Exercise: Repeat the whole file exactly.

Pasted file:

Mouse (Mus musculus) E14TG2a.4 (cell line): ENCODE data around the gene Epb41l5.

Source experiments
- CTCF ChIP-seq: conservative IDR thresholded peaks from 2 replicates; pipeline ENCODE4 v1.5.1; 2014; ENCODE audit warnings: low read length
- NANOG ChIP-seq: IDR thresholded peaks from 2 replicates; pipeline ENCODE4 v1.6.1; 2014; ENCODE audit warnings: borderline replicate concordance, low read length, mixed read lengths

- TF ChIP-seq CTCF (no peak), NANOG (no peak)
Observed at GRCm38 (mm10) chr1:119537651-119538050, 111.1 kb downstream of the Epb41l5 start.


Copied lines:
Mouse (Mus musculus) E14TG2a.4 (cell line): ENCODE data around the gene Epb41l5.

Source experiments
- CTCF ChIP-seq: conservative IDR thresholded peaks from 2 replicates; pipeline ENCODE4 v1.5.1; 2014; ENCODE audit warnings: low read length
- NANOG ChIP-seq: IDR thresholded peaks from 2 replicates; pipeline ENCODE4 v1.6.1; 2014; ENCODE audit warnings: borderline replicate concordance, low read length, mixed read lengths

- TF ChIP-seq CTCF (no peak), NANOG (no peak)
Observed at GRCm38 (mm10) chr1:119537651-119538050, 111.1 kb downstream of the Epb41l5 start.